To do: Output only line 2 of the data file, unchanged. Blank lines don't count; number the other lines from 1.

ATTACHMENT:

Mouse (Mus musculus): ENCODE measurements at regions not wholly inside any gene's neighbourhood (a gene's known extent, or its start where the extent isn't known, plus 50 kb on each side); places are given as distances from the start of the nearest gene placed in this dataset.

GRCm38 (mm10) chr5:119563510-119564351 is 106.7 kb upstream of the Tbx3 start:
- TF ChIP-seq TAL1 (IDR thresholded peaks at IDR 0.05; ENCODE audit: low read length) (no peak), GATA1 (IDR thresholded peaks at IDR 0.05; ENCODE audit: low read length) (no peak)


GRCm38 (mm10) chr5:119563510-119564351 is 106.7 kb upstream of the Tbx3 start: